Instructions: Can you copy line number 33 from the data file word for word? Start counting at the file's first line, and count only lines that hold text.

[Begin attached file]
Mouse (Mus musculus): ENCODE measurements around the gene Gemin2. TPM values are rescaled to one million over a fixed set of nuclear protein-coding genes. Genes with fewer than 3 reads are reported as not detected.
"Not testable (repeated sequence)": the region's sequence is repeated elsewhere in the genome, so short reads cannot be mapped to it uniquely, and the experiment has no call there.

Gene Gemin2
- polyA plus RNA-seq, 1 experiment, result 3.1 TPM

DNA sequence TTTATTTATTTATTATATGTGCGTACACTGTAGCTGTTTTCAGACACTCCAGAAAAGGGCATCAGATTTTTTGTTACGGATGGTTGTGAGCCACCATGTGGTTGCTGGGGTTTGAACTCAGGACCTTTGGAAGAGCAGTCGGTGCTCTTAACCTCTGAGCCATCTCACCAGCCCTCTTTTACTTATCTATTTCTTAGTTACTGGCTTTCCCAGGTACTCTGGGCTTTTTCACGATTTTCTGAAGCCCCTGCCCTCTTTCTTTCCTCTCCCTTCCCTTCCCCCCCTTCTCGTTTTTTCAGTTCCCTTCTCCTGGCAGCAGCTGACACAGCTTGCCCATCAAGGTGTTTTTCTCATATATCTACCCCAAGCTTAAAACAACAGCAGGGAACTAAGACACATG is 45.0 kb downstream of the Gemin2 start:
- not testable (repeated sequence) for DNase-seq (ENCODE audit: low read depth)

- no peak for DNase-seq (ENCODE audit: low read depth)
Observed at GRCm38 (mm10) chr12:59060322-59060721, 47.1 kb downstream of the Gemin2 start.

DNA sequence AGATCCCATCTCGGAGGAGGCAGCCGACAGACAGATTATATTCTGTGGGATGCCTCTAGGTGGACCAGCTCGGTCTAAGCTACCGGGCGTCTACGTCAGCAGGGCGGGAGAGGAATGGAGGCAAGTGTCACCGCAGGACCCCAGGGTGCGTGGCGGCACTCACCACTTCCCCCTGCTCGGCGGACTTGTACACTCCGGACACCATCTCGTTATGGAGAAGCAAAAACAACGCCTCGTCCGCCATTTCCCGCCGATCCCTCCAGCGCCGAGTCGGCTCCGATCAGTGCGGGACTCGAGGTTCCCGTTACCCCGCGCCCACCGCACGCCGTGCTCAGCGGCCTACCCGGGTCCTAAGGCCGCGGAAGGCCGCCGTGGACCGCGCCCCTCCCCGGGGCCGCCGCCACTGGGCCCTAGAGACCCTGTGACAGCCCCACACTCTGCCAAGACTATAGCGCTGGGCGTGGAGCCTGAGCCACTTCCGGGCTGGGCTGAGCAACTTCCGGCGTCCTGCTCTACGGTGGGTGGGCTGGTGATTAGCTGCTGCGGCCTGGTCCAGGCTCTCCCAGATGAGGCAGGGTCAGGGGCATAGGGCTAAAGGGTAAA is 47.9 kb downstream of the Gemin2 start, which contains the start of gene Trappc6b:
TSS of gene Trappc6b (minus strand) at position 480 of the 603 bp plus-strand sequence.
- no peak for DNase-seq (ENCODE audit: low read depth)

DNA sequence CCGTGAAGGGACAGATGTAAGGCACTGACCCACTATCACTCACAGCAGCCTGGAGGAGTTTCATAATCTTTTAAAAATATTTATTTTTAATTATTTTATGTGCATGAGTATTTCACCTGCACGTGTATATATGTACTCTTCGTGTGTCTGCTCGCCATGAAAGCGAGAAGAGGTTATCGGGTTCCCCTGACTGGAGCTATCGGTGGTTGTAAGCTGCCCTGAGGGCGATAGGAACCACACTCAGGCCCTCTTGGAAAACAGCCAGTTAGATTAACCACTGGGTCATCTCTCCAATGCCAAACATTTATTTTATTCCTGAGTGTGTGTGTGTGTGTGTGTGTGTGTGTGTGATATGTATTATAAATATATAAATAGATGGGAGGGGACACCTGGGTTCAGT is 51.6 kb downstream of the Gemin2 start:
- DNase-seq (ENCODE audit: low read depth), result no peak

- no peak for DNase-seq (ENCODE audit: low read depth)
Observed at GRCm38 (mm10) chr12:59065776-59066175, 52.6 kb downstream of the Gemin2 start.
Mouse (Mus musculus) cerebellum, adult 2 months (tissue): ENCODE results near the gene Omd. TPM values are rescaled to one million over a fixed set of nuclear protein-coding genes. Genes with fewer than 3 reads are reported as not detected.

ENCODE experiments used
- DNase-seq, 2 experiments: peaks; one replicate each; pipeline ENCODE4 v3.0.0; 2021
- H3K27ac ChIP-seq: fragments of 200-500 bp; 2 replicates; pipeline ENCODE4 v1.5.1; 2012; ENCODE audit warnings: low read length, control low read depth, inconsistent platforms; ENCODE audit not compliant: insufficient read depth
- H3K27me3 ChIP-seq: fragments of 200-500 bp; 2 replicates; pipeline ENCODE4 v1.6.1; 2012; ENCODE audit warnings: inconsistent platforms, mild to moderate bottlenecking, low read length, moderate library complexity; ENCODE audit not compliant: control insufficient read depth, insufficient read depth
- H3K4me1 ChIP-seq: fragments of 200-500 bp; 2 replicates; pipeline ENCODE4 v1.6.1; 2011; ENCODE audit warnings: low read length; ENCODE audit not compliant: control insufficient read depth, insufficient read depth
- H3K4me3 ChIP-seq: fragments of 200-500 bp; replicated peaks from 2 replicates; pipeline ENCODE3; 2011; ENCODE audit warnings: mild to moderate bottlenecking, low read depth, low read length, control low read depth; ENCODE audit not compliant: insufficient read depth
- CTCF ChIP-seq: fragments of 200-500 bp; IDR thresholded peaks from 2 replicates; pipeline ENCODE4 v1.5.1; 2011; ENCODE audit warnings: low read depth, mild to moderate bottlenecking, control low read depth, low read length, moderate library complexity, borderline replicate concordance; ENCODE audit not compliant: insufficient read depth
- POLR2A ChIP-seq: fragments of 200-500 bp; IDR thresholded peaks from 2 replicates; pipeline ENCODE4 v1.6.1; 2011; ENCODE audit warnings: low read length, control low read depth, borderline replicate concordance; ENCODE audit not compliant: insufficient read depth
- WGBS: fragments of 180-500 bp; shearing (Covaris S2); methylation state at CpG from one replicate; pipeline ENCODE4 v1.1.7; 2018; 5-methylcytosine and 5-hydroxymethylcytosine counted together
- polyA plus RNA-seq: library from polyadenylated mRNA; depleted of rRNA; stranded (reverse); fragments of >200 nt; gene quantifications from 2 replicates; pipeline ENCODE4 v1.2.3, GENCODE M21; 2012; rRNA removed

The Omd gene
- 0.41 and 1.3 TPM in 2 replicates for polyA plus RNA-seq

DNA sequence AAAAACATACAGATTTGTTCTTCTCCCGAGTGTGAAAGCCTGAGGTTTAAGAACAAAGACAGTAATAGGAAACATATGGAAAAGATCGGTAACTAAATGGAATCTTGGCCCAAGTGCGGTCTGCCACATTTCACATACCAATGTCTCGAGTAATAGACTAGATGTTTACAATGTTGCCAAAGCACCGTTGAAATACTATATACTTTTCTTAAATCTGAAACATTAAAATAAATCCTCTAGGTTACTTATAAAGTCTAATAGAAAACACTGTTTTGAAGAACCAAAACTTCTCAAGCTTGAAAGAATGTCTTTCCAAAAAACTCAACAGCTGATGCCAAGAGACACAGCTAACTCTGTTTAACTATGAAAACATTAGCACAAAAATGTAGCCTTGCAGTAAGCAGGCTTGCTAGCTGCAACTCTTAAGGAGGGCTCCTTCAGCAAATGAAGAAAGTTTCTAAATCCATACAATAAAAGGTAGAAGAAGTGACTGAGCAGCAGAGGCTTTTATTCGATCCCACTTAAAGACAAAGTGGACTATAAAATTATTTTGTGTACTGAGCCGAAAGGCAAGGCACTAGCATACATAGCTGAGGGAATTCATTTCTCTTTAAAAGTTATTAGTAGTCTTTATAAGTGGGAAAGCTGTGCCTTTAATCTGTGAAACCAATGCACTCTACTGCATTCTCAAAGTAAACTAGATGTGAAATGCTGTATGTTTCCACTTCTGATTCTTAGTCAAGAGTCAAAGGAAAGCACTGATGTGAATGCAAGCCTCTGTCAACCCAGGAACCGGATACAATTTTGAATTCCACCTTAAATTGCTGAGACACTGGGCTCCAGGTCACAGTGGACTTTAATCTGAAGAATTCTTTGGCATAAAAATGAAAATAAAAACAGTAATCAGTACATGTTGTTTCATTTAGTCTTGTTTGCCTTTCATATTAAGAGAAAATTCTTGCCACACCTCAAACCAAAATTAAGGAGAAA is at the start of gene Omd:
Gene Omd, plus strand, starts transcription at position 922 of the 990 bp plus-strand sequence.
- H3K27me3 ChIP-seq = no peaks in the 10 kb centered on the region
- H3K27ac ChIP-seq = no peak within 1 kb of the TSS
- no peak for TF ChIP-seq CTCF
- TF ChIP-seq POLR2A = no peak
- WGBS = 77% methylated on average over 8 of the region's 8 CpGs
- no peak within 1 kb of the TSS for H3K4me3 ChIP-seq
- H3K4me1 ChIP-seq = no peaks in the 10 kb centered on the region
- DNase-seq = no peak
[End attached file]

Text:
- no peak for TF ChIP-seq CTCF